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Trait Theory is better at describing than explaining personality. Discuss

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Introduction

Trait Theory is better at describing than explaining personality. Discuss Word Count: The question of whether 'Trait Theory is better at describing than explaining personality' can be interpreted as 'Trait Theory is better at giving the main characteristics and features of personality rather than making it clear why we have personality and why it is the way it is.' This interpretation raises two significant questions. The first being what personality is and the second what Trait theory is. Personality is a unique combination of psychological and behavioural characteristics. Mischel (1986) defines personality as "distinctive patterns of behaviour (including thoughts and emotions) that characterises each individuals adaptation of the situations in his or her life." However according to Peterson 1992 personality has a number of attributes. It is an integrated part of every individual and refers to his or her actions, thoughts and feelings. Personality is made up of smaller units called characteristics and can be functional or dysfunctional, that is to say our characteristics can help us to succeed or hinder us. Thus personality is a key factor of modern research. Personality research offers valid and useful insights into human psychology and its main concern is to understand the role played by personality and to find out what factors make us different and consistent from others. ...read more.

Middle

They made individual differences understood through their five innate and universal factors, which are stable over time. These factors are extroversion, neuroticism, agreeableness, conscientiousness and openness. Although there has been considerable support for 'The Big Five' theory, the trait labelled 'Openness' has been criticised because of different cultures and the difficulty for a single definition to be agreed upon. Nevertheless factor analysis does not end here. Hans J.Eysenck (1991) proposed a 'Three Factor Model' using three broad traits, which he believed were inherited. These traits are extroversion, psychoticism and neuroticism. Using these three basic trait dimensions Eysenck developed what is known as the Eysenck Personality Questionnaire (EPQ) in order to measure individual differences. Despite the fact that Eysenck and Cattell had the same interests where personality was concerned the difference between them is that Eysenck emphasises fewer traits and he makes a greater attempt to relate individual differences in traits to biological functioning. Eysenck went a step further; he introduced a hierarchical model of personality using his three factor model. That is to say Eysenck labelled extroversion as 'Type level' followed by 'Trait level' for words such as sociable which describes extroversion. The next level is what is known as "Habitual response'. ...read more.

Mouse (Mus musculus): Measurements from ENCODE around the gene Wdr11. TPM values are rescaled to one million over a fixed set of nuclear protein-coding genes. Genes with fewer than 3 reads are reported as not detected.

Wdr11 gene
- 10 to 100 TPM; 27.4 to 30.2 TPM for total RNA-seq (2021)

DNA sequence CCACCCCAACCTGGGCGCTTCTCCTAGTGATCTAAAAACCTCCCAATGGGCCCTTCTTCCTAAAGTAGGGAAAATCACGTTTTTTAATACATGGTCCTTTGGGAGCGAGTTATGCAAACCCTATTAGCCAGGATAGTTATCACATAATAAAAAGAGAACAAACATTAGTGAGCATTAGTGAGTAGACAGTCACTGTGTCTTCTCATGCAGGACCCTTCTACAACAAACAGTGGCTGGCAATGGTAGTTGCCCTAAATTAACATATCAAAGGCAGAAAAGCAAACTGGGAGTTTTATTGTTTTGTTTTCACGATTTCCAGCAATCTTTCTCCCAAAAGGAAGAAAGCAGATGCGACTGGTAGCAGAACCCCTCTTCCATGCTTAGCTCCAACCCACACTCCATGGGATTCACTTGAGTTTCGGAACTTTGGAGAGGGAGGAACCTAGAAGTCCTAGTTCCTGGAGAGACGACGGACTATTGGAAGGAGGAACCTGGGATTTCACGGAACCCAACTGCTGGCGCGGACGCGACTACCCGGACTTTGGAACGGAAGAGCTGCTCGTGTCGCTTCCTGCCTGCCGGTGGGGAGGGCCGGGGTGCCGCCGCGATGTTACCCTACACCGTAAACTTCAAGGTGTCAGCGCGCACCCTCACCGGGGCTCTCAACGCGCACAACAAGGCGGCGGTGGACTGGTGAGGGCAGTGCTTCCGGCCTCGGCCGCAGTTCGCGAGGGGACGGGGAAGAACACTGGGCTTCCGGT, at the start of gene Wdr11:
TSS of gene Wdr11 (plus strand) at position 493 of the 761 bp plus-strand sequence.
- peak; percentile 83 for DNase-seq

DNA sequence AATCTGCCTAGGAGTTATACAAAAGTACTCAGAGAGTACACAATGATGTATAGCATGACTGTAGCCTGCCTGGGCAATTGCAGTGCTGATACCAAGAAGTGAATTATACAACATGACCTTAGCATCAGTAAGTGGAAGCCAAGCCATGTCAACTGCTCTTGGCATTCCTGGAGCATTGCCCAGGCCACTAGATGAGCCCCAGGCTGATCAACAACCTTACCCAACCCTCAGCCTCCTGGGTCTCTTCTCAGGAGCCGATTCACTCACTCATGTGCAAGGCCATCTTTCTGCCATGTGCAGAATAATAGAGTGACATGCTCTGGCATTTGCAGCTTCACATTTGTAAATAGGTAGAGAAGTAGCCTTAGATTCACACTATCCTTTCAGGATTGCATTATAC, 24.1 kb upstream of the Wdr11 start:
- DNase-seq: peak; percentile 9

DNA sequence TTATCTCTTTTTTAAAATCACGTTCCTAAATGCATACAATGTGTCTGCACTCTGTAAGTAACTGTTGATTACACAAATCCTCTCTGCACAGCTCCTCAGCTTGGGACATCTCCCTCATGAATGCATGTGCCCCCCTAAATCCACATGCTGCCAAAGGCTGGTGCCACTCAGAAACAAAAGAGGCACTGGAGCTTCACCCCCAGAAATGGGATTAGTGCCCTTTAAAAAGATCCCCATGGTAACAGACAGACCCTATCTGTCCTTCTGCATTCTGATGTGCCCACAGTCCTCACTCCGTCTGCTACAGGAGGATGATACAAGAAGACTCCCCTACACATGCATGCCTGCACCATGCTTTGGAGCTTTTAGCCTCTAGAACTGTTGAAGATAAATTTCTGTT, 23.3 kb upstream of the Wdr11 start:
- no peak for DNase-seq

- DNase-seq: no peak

Conclusion

For example in the western society independence and uniqueness are regarded as strong and positive personality traits. Conformity and obedience on the other hand, demand that we abide by the rules and regulations provided by places such as work, schools and society in general. Because of this our environment is quite effective at controlling our personality, however our characteristics can regulate our obedience to rules. For instance an investigation by Forbes (2001) examined personality differences amongst students who have and have not got tattoos and body piercing. The results showed that those with tattoos and body piercing are associated with risk taking behaviour, greater use of alcohol and marijuana and less social conformity. This shows that the environment as well as genetics has a big impact on our personality. In conclusion personality itself is a complex phenomenom and has been subject to a great deal of research. Trait theorists, whose goal is to characterise individuals by reference of basic traits, disagree about the types and number of traits. However through the use of factor analysis, Eysenck, Cattell and Costa and Macrae have shown the extent to which a diverse number of traits can be simplified. Factor analysis is extremely powerful for analysing and simplifying data but the results are greatly dependent on the data provided. Yet factor analysis makes it difficult to identify the real dimensions of personality. ...read more.

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